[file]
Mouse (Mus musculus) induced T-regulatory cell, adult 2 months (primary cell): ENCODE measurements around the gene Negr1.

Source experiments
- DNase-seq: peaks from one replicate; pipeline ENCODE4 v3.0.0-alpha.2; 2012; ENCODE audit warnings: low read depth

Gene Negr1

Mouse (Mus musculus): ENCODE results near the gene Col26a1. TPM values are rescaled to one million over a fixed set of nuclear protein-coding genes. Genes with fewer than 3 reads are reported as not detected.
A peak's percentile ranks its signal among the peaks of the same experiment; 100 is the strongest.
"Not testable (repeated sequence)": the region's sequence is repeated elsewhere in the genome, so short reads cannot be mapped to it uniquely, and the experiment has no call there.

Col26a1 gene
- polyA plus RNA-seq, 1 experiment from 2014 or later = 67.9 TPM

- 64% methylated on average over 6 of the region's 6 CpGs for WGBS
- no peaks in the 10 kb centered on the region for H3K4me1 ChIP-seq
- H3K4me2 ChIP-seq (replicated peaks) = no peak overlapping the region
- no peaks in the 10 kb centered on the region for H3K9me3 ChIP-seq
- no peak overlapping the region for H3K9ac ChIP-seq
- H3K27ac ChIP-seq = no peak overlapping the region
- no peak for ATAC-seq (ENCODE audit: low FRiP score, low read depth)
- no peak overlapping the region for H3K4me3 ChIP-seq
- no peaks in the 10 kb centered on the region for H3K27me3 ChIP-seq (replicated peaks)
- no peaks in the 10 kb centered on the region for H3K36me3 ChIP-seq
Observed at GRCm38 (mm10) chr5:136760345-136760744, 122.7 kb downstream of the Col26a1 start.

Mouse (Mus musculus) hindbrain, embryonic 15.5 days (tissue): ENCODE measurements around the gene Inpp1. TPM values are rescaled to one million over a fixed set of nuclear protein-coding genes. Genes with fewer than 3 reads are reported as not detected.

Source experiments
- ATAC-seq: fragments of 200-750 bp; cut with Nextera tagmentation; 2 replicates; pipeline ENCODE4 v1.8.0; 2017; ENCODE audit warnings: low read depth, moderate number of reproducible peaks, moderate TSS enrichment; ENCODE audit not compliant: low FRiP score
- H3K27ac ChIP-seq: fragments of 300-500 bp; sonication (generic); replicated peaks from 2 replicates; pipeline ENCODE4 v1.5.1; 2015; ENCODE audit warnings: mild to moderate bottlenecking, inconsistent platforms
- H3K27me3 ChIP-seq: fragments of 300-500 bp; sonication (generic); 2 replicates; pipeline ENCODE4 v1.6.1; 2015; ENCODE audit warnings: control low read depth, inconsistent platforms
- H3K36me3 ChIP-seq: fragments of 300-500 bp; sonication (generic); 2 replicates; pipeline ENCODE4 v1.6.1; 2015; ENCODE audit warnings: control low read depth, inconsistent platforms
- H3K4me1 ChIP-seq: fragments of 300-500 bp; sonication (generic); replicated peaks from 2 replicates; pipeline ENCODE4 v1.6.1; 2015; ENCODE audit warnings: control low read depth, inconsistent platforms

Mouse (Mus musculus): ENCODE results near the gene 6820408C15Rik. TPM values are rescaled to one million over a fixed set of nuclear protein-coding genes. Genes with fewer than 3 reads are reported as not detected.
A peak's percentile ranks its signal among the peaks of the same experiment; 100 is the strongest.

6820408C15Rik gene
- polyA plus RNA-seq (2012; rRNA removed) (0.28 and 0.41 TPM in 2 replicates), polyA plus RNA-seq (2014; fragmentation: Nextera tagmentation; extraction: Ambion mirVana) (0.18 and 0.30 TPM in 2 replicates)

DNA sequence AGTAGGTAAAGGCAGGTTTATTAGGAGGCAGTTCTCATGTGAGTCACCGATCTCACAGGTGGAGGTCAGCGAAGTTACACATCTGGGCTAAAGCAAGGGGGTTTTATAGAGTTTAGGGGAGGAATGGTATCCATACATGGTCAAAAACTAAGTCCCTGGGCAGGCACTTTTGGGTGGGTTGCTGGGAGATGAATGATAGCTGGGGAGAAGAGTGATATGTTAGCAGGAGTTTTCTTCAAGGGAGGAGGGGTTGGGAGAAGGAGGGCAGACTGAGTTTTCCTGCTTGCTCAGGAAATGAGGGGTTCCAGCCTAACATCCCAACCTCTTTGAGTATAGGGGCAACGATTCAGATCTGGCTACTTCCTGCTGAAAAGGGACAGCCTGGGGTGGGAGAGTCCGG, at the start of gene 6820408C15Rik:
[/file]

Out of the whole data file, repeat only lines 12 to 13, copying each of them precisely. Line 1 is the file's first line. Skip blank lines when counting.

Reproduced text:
- H3K4me2 ChIP-seq (replicated peaks) = no peak overlapping the region
- no peaks in the 10 kb centered on the region for H3K9me3 ChIP-seq